PnL problem. It has been shown in [5], that P3L leads to
an 8th order polynomial, which is higher than the 4th or-
der polynomial of a P3P problem. While the use of point
and line correspondences are widespread, there are pose es-
timation methods relying on other type of correspondences,
e.g. set of regions [28,27] or silhouettes. However, such
approaches are typically computationally more expensive
hence they cannot be used as real-time solvers.
Recently, due to increasing popularity of multi-camera
systems in e.g. autonomous driving [17] and UAVs, the
problem of multi-view pose estimation has been addressed.
Solutions to the PnP or PnL problem cover only single-
view perspective cameras, hence new methods are needed
to efficiently deal with the generalized PnP (gPnP) or non-
perspective PnP (NPnP) [4,12,17,18]. As for relative
pose, lines in two images do not provide any constraints on
the camera pose [8]. However, if information is available
about some special 3D geometric configuration of the lines,
then relative pose can also be estimated [6]. In [33], relative
pose estimation is extended with a 3D line direction estima-
tion step applied for monocular visual odometry, while [21]
used a line-based space resection approach for UAV navi-
gation. More recently, in [38], lines of building structures
were used for trajectory estimation in a SLAM approach,
while in [26], a hybrid point and line based SLAM tech-
nique was proposed.
Several point-based [24,10,12] as well as mixed point
and line based methods [4,22] exist, but little work has
been done on using line correspondences only. For ab-
solute pose of a single camera, Mirzaei and Roumeliotis
proposed the first globally optimal non-iterative solution
(AlgLS) [23] which formulates the problem as a multi-
variate polynomial system with rotation parametrized by the
Cayley-Gibbs-Rodriguez (CGR) representation. Zhang et
al. proposed RPnL [37] which was further modified into the
Accurate Subset-based PnL (ASPnL) method [36], which
is one of the most accurate non-iterative method. Another
recent work from Wang et al. deals with the P3L [34] as
well as with the PnL [35] problem. In [35], a fast and ro-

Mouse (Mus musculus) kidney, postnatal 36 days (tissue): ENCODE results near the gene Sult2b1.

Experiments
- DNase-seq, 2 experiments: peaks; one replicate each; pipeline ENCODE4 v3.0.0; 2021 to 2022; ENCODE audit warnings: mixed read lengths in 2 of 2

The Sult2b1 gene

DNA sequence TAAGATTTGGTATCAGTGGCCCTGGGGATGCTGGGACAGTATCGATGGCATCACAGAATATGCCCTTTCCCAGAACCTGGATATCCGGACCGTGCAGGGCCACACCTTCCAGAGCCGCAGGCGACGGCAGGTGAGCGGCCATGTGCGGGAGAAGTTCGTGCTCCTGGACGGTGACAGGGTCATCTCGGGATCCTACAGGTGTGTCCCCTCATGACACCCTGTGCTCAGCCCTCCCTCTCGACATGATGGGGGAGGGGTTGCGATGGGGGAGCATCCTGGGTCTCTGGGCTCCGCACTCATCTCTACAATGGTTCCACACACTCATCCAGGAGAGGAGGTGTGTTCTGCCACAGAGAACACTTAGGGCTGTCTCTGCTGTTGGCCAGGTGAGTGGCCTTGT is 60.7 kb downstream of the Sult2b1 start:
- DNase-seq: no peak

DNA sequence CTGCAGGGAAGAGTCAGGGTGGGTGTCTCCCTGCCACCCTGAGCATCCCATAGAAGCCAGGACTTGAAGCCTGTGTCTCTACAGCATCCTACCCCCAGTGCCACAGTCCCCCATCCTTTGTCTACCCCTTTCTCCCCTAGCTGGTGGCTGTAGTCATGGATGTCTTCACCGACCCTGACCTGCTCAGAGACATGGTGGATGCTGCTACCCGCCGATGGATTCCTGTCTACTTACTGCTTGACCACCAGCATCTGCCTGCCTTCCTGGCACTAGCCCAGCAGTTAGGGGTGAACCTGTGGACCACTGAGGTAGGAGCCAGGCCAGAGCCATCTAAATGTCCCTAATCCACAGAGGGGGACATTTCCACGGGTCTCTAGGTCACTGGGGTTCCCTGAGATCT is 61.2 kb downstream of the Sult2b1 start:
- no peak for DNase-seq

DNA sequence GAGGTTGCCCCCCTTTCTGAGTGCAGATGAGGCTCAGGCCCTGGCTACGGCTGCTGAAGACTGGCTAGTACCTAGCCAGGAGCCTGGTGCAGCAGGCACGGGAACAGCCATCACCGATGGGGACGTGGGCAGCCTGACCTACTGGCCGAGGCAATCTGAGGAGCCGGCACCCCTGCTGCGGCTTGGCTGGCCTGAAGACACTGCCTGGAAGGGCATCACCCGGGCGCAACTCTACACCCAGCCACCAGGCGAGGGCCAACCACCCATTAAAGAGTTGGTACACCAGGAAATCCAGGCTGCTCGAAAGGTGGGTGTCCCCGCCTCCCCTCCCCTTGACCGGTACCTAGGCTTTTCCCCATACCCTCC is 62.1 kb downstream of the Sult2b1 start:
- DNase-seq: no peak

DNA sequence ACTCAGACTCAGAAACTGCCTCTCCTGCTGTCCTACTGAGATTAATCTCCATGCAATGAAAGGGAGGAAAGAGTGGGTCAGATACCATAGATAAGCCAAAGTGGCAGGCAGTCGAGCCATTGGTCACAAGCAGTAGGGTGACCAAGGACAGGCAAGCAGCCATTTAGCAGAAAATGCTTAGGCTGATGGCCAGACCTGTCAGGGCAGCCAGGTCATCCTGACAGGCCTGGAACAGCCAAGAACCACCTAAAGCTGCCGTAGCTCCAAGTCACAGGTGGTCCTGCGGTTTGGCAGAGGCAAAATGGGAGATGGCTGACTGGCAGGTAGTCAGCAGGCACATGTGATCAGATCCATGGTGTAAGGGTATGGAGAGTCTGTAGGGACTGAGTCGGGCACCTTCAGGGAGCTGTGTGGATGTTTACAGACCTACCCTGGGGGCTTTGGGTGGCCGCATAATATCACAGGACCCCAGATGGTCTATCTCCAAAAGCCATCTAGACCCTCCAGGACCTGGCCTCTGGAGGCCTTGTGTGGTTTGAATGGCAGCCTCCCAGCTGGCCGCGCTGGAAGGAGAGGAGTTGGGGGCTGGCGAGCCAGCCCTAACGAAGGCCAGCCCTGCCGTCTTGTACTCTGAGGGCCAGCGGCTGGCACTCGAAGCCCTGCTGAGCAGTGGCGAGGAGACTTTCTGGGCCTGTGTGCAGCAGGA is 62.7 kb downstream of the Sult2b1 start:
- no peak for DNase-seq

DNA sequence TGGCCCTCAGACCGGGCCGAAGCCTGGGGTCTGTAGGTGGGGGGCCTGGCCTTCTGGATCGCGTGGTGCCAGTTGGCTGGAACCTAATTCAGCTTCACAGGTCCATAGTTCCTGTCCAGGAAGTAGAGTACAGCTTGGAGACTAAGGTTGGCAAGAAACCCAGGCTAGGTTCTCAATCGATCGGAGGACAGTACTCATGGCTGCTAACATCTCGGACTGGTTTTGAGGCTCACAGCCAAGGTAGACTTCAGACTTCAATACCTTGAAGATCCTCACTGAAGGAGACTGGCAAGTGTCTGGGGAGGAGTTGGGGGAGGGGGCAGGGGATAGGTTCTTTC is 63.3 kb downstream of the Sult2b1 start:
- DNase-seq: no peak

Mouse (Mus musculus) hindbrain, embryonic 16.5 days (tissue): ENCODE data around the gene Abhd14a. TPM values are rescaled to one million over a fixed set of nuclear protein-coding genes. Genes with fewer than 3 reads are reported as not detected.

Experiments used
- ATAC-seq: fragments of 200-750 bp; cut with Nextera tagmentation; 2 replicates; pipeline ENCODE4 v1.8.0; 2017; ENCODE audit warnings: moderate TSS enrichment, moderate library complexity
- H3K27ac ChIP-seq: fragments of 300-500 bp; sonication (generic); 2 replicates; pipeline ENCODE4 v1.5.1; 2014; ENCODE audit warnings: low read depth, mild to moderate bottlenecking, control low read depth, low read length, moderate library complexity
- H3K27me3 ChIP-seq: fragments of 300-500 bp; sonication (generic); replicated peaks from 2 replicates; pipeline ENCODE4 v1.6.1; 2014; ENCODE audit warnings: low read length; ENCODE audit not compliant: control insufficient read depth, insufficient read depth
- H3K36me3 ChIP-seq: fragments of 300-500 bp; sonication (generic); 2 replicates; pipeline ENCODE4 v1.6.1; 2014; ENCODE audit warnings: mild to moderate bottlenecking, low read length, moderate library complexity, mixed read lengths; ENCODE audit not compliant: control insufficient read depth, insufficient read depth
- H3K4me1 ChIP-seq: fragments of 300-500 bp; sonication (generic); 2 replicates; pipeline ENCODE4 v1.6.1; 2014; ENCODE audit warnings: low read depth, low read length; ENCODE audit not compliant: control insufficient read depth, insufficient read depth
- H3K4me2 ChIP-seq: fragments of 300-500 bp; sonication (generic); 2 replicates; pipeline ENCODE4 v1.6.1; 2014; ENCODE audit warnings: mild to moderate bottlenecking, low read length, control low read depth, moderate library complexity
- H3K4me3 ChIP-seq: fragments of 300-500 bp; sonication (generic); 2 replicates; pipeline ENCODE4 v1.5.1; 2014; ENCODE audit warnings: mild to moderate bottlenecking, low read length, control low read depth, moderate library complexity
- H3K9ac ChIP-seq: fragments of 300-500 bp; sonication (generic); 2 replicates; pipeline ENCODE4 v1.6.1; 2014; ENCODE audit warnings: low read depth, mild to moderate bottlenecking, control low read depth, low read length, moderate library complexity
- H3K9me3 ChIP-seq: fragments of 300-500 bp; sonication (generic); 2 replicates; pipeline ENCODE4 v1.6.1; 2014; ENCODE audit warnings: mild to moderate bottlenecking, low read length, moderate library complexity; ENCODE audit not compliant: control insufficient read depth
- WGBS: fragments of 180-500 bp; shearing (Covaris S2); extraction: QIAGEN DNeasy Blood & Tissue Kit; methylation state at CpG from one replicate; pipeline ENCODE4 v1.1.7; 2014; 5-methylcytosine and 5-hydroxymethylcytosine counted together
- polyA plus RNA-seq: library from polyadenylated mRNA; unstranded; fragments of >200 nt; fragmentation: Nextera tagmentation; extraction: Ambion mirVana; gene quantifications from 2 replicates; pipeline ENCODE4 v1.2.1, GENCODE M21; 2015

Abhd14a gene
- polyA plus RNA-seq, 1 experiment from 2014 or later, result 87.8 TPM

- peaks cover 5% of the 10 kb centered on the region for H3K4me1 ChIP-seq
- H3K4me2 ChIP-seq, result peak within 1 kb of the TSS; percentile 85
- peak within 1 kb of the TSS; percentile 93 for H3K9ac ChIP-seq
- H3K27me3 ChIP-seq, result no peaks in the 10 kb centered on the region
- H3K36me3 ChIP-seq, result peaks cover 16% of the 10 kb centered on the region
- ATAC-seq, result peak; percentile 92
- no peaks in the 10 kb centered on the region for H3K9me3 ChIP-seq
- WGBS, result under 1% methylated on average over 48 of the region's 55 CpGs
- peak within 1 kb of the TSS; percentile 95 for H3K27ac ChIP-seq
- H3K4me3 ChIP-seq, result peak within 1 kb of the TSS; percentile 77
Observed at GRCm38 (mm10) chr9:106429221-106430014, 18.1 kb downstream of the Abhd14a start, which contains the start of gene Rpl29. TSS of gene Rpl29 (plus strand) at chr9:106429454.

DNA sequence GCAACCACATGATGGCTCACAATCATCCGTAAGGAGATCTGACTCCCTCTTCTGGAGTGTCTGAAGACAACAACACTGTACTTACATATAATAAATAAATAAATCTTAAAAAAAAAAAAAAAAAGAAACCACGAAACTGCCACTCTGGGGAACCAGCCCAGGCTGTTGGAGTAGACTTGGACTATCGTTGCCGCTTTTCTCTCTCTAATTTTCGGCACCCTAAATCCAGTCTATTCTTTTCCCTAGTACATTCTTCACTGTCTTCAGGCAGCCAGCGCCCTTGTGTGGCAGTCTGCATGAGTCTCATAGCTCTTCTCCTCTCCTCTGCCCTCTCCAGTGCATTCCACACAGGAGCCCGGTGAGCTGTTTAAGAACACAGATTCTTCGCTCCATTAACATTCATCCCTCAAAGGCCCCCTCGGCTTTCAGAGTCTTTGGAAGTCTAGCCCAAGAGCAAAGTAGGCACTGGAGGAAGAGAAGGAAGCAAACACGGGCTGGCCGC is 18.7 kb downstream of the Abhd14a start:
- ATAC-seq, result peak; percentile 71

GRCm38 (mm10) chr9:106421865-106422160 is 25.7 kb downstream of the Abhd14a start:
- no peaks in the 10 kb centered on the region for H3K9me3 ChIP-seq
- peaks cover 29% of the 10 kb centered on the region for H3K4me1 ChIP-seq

bust solution is proposed (called SRPnL) and its superior
performance is confirmed by a comprehensive experimen-
tal comparison with many state of the art PnL solvers, like
AlgLS [23], ASPnL [36]. Therefore in this paper, we will
validate our method through various comparative experi-
ments with AlgLS and SRPnL as they perfomed the best
in [35]. For multi-view camera systems, one notable work
is the minimal NP3L solver of Lee [16], which deals with
the 6pose parameter estimation for a fully calibrated multi-
view camera system. In [9], the same problem is addressed
with known vertical direction which leads to two fast and
robust solvers.
While robust minimal solutions based on line correspon-
dences for absolute pose [23,37,36,16,9,35] or absolute
and relative pose with known vertical direction [1] exists,
none of these methods estimate full absolute and relative
poses simultaneously in a multiview system. In this paper,
we propose a direct least squares solution to this problem.
First, a direct solver using Grobner bases is proposed which
works for any n3number of lines suitable for hypoth-
esis testing like in RANSAC [7]. The poses can be further
refined through a few iterations of an iterative least squares
solver, which runs efficiently due to the optimal initializa-
tion provided by our direct solver. The performance and
robustness of the proposed method have been evaluated for
n3lines as well as for M1camera systems on large
synthetic datasets as well as on real data.
2. Perspective Lines and Camera Pose
Given a calibrated perspective camera, its camera matrix
P=K[R|t]consists of the internal calibration matrix K
and the camera pose [R|t]w.r.t. the world coordinate frame
W. A homogeneous 3D point Xis mapped by Pinto a
homogeneous 2D image point xas [8]
=PX =K[R|t]X,(1)
Figure 1. Projection of a 3D line in a 3 cameras system.
where ’
=’ denotes the equivalence of homogeneous coordi-
nates, i.e. equality up to a non-zero scale factor. Since we
assume a calibrated camera, we can multiply both sides of